by Sandeep Sahu
Bhubaneswar, Oct 24:
It is hard to believe. But in the final analysis, it was the limitation of the X-Ray scanner available at the Bjiu Patnaik airport in Bhubaneswar, which picked up something that the much more advanced versions installed at the Houston airport in the US or the Indira Gandhi International Airport in New Delhi failed to do: the eight live .22 mm bullets William Michael Hurtubise, 26, was carrying in his baggage.
“It was a large bag, about 30 kg or so, and it passed through the baggage scanner with thousands of other bags without being detected. But here at the Bhubaneswar airport, I had to disassemble the bag and take out the belongings one by one since the X-Ray machine here is not large enough to scan it in one piece,” Hurtubise told OST in an exclusive interview on Thursday.
Asked if he was aware of the bullets in his baggage, he said he wasn’t. “If I was aware, I would not have volunteered to take out the belongings one by one, would I? That would be stupid, wouldn’t it?” he retorted. He claimed he simply forgot to take out the bullets before boarding the plane.
“In any case, it is not a crime to carry live ammunition in your cabin luggage in the US. In fact, you can carry as much as 11 pounds (about 5 kg) of it as long as you don’t put it in your hand baggage,” he pointed out. Even if the security personnel at the Houston airport had detected it, they would not have stopped him from going ahead since it is perfectly legal to carry live ammunition in the checked baggage in the US, he claimed.
Despite the nightmarish experience of spending more than a month in an Indian jail, this mechanical engineer who describes himself a as ‘a victim of circumstances’, shows, rather surprisingly, no signs of any bitterness.
“Obviously, it has not been the greatest of experiences, certainly not something that I would have chosen for myself. But I did not have a choice and made the best I could of the situation,” Hurtubise said.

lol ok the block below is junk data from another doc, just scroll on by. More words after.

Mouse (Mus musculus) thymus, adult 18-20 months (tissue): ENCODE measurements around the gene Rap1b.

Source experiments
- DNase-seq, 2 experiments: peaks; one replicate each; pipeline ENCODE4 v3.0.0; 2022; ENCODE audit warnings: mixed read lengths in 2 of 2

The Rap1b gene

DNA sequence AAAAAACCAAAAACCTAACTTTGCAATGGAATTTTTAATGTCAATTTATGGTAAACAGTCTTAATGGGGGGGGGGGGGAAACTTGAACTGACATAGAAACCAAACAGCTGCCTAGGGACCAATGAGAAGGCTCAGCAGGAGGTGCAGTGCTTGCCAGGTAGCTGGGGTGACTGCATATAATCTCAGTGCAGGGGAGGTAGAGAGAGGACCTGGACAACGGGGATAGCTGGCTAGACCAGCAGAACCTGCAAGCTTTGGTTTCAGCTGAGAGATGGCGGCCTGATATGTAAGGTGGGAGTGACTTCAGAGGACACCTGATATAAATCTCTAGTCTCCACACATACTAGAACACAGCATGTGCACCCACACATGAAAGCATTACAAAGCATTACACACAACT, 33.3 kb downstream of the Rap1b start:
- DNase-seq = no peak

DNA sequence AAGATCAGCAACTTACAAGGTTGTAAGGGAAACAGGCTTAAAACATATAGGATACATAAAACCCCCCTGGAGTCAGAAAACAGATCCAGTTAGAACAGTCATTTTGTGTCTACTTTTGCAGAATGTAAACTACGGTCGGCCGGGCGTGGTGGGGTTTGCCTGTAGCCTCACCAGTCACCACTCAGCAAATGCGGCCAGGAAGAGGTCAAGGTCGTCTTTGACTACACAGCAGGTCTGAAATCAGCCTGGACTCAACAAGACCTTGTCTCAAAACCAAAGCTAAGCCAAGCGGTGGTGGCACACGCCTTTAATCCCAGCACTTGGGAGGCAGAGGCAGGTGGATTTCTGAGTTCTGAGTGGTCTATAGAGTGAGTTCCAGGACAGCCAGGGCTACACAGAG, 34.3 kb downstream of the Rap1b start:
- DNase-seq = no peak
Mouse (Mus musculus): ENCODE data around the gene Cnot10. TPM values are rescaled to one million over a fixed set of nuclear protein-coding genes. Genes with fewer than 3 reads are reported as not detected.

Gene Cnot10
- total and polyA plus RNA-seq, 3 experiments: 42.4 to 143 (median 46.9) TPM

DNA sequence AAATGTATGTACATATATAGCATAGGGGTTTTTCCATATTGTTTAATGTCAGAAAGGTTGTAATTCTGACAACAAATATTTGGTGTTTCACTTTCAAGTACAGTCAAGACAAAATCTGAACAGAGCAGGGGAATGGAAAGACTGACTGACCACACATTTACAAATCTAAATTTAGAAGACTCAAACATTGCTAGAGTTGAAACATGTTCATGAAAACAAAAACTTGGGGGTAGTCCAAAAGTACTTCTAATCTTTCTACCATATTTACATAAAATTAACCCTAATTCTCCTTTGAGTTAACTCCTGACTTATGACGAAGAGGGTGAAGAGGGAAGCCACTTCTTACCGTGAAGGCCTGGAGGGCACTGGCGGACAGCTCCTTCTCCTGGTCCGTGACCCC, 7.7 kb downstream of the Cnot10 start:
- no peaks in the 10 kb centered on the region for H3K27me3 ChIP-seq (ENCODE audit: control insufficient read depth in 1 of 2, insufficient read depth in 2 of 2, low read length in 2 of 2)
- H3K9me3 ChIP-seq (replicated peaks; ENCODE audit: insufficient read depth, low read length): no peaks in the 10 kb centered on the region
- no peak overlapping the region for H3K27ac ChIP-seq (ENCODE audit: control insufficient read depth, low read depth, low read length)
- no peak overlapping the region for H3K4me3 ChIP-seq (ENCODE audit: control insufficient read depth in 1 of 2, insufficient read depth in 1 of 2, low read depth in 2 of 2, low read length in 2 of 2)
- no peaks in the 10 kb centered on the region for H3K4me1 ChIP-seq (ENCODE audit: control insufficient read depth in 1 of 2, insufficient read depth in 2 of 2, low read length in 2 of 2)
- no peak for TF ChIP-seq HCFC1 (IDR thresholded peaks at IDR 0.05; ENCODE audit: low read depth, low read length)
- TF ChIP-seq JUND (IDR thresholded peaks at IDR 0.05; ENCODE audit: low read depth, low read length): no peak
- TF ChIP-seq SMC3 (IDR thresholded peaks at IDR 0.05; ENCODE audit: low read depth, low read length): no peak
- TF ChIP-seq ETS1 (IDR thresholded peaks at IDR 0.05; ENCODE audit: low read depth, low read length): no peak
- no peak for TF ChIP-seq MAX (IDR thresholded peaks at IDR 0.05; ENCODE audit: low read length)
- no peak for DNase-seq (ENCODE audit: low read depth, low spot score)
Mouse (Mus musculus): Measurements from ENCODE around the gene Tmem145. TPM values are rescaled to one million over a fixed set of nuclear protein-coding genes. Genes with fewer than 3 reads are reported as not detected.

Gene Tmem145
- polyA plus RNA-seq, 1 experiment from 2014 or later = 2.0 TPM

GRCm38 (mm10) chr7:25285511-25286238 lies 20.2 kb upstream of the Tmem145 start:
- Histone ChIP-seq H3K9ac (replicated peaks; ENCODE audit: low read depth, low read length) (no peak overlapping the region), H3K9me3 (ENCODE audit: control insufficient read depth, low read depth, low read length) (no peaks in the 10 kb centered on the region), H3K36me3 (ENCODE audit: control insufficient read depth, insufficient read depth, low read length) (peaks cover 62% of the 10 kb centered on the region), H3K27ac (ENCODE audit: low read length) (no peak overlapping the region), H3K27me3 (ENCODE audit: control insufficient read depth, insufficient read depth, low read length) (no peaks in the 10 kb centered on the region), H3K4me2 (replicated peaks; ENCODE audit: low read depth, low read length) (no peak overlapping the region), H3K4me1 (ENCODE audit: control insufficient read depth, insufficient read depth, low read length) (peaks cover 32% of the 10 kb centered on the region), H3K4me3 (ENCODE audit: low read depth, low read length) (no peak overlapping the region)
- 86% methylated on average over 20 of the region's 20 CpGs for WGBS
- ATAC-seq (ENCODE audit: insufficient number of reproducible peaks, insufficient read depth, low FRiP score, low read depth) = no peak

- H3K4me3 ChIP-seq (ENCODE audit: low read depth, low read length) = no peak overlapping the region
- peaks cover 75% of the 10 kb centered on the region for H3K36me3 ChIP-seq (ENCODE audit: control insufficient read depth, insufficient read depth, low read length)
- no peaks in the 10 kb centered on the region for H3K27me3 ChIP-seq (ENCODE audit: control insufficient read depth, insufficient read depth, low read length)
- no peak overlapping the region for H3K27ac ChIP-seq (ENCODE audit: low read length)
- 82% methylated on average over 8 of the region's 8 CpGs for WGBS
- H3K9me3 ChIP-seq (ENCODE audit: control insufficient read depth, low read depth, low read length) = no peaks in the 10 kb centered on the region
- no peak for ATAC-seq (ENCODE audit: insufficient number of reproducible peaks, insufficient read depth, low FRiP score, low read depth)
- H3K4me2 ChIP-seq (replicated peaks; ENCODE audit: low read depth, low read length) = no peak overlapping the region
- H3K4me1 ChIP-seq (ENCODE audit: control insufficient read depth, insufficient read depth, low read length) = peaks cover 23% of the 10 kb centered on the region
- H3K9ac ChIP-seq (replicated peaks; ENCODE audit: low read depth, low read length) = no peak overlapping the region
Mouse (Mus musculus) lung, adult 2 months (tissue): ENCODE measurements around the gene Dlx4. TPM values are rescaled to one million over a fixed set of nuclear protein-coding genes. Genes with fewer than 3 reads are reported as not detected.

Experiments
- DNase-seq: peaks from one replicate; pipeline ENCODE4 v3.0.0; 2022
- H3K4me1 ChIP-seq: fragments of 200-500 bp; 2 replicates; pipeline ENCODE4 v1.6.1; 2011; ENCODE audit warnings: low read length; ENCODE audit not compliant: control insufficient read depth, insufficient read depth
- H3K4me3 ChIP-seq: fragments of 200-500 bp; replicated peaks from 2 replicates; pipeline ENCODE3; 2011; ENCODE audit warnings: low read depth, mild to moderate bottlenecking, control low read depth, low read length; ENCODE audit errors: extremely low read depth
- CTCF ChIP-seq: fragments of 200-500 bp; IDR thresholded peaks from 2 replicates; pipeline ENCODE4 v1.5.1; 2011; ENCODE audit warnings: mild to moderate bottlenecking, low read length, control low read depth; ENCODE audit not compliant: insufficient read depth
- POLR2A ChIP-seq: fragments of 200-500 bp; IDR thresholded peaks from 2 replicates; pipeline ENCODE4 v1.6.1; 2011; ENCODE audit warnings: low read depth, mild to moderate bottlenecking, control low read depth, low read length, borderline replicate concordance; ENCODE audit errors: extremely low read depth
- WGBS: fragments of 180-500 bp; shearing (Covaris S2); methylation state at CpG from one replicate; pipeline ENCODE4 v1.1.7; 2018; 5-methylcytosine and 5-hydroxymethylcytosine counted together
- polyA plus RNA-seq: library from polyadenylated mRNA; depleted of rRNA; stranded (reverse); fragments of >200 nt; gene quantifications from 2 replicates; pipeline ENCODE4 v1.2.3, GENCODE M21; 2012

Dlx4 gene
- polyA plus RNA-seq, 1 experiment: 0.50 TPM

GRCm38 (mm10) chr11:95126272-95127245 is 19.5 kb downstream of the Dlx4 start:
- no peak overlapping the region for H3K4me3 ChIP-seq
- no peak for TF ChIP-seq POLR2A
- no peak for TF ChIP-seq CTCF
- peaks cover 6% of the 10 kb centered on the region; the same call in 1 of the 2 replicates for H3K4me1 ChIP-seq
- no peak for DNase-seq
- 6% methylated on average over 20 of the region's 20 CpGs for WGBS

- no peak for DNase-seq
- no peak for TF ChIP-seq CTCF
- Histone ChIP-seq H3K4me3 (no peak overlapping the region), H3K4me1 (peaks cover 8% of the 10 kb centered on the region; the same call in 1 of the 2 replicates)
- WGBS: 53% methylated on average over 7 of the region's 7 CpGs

Talking about his experience at the Jharpada jail here, the man who specialises in oil drilling operations, said; “All the people in the jail were very helpful and took good care of me. I faced no trouble and used my time in the jail reading Indian newspapers and magazines, which gave me a much better idea about how things work in this country.”
Questioned about the way the law enforcement machinery treated him, Hurtubise would not go beyond terming it ‘disappointing’. “The misinformation given to me in the early stages certainly did not help,” he said.
Hurtubise revealed to OST that he spent his 26th birthday on September 30, 12 days after his arrest, in the Jharpada jail. Though the news of his arrest had already been conveyed to his parents back home in Houston by the American embassy, he was able to talk to them only after coming out of jail on Tuesday, he said.
The US oil engineer, employed with Korean oil exploration company STH, clarified that he was on his way to an off-shore oil well in the Bay of Bengal and not to Paradip as the media had reported widely. The services of his company were commissioned by the Oil and Natural Gas Commission (ONGC), the PSU giant owned by the Government of India, for oil exploration work in the Bay of Bengal, he said.
Though he refused to be pinned down to a ‘timeframe’, Hurtubise said he was hopeful that he would be back in his country in the none-too-distant future.
Asked if his arrest and incarceration would affect his job and career, he said ‘ it will, but temporarily’.
What finally secured bail for Hurtubiese after two rejections was the provisions of the Indian Ordnance Factory rules, according to which .22 mm bore bullets would not fit into any Indian gun or pistol and are only used in sporting activities, his lawyer Sarat Gajendra told OST.
“The provisions clearly state that they are not ‘bullets’ in the conventional sense of the term and cannot be used to kill someone. In any case, he was not carrying a gun,” he pointed out.
Like his client, Gajendra is optimistic about his chances of being acquitted soon.
“I am not just hopeful, but confident that he would be released with his honour and dignity intact,” he said.
Hurtubise has already paid heavily for an act nothing more sinister than plain forgetfulness. But it is not a lesson that he is going to forget in a hurry.